BY JAMES GRANT
Louis Rukeyser, the exquisitely tailored and pun-loving television host who helped millions of Americans believe that they could get rich in the stock market, or at least begin to understand it, died yesterday at his home in Greenwich, Conn. He was 73.
He died of multiple myeloma, said his brother Bud Rukeyser.
When "Wall Street Week" was broadcast for the first time on Nov. 20, 1970, probably nobody, not even the always self-assured Mr. Rukeyser, dreamed that the show would run for 32 years while attracting the biggest audience on public television and making its host a celebrity in the improbable field of light-hearted, free-market-oriented financial commentary. The Dow Jones Industrial Average was then languishing, and the population of American mutual funds numbered a scant 323.
And though the Dow continued to languish (not until 1982 did it push above 1,000, a mark it had first set in 1966), "Wall Street Week" prospered. "I invented the job of economic commentary on television," Mr. Rukeyser said in 1980. He was already well along in inventing the medium of investment broadcasting.
"Fridays at 8:30 find me — amply fed, digestive organs ruminating contentedly to the rhythmic sloshing of martini juice — sitting in my Louis Quinze armchair awaiting another installment of 'Wall Street Week,' " wrote Russell Baker in The New York Times at the beginning of the show's second decade. "By 8:33 my mind is reeling so wildly with gyrations of the Dow Jones average and the pinwheeling of money funds, Treasury bills and gold markets that I often require a calming infusion of brandy."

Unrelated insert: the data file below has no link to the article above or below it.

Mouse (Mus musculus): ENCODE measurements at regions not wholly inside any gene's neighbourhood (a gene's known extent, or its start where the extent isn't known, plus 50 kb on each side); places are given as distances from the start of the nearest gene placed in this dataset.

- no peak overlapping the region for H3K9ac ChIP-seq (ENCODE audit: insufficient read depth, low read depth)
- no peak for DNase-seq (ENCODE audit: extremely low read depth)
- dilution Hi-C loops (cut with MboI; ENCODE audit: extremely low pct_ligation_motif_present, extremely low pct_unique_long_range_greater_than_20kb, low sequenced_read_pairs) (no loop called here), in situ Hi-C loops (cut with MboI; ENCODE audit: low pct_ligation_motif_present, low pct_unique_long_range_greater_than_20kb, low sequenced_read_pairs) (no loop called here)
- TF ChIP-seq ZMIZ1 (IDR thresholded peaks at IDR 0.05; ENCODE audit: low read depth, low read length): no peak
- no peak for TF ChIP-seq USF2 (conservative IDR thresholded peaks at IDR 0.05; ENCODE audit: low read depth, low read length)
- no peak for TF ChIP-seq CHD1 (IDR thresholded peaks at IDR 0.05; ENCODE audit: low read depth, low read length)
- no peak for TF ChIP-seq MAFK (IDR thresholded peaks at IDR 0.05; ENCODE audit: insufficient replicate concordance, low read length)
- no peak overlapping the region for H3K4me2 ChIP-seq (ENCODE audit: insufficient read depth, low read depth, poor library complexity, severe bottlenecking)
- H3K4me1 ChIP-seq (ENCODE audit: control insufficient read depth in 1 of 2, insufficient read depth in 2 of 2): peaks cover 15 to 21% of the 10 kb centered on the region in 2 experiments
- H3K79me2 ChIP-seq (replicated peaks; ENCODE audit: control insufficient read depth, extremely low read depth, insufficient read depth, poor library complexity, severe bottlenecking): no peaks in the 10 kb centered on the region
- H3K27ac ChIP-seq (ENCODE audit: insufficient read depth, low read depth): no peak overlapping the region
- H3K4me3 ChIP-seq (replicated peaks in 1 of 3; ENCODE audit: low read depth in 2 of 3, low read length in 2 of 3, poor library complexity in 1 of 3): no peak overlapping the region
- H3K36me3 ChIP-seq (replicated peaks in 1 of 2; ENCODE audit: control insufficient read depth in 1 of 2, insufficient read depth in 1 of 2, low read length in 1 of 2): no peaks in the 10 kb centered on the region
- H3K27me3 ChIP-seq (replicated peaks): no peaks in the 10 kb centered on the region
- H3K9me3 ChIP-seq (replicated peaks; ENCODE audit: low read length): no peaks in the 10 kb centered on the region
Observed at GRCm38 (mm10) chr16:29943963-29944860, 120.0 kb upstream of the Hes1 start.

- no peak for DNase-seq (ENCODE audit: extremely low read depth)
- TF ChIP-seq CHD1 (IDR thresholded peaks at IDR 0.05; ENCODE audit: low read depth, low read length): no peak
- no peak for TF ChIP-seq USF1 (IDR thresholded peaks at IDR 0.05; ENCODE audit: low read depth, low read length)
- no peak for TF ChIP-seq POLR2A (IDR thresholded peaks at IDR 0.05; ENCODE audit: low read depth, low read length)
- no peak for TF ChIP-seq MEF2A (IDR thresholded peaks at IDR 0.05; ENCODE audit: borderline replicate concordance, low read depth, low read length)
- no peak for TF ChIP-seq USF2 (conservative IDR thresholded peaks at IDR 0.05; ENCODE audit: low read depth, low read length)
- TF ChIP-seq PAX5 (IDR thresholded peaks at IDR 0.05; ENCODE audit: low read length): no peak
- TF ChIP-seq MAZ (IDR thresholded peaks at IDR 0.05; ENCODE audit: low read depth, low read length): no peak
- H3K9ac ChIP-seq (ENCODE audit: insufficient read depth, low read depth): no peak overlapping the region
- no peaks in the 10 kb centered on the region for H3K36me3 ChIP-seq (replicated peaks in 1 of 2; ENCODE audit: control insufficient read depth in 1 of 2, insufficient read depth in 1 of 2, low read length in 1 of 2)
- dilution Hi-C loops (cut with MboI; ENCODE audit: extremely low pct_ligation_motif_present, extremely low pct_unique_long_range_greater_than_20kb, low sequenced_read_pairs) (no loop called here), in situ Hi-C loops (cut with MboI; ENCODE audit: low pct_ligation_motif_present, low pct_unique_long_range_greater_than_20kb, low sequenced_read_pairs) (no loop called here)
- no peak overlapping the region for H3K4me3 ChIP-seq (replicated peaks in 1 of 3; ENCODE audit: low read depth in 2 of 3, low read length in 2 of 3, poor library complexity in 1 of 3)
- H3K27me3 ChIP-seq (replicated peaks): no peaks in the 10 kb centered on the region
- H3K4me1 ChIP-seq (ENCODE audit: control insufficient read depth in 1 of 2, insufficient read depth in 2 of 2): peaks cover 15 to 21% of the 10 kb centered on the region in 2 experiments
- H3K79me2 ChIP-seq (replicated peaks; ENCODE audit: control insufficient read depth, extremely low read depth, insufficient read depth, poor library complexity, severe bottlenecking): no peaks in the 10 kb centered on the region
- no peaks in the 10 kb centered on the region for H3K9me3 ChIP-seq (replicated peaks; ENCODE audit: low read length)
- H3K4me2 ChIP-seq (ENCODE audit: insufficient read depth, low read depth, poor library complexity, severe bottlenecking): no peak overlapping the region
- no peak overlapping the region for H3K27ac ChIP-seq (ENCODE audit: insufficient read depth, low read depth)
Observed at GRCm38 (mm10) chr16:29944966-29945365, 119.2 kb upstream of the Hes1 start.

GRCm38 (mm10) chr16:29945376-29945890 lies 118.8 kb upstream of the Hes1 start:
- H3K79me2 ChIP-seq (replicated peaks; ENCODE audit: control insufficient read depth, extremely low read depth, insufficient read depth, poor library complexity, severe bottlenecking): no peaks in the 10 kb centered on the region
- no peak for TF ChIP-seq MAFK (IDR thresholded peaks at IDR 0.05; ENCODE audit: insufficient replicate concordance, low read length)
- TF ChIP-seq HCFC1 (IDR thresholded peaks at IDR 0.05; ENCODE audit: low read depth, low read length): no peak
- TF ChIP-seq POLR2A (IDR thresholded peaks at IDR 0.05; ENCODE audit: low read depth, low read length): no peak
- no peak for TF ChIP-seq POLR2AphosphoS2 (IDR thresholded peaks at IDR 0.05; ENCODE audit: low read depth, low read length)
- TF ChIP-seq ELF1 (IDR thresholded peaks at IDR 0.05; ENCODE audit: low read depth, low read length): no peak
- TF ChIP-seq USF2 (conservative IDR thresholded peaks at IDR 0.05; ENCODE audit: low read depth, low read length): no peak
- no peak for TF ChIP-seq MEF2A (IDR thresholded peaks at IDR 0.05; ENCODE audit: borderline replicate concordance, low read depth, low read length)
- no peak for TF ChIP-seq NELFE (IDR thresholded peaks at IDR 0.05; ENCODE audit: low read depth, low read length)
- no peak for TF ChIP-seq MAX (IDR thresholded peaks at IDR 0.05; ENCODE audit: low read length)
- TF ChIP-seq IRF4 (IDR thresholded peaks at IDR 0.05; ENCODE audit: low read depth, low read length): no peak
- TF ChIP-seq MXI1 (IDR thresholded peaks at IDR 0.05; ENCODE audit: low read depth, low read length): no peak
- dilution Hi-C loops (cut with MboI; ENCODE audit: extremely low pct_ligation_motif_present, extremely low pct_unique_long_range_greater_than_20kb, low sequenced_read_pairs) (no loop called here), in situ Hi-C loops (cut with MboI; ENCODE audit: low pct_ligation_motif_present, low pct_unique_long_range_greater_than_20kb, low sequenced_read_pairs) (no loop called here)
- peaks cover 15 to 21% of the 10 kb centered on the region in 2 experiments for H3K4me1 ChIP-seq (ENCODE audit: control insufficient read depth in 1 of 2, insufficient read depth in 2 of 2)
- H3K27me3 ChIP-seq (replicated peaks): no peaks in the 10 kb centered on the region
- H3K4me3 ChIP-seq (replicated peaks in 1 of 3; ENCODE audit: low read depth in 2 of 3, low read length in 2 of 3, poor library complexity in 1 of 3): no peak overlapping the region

The show attained its biggest audience, some six million viewers, in the mid-1980's.
Mr. Rukeyser, though he prodded the financial gurus who appeared on the program to forecast the stock market (the rosier the outlook, the better he liked it, as a rule), he usually kept his own predictive counsel.
But when, in 1980, he uncharacteristically ventured part way out on a limb — "I think we have entered the decade of the common stock," he said — he proved only partly correct. In fact, the market had embarked on a nearly two-decade up-cycle, and Mr. Rukeyser was started on his own professional bull market.
"Wall Street Week" had as its point of origin not the beating heart of American finance in Lower Manhattan but the leafy Baltimore suburb of Owings Mills, Md. The show was the brainchild of Anne Truax Darlington, a producer with Maryland Public Broadcasting, and the original corps of panelists was recruited from the Baltimore financial community, not previously noted for its telegenic possibilities.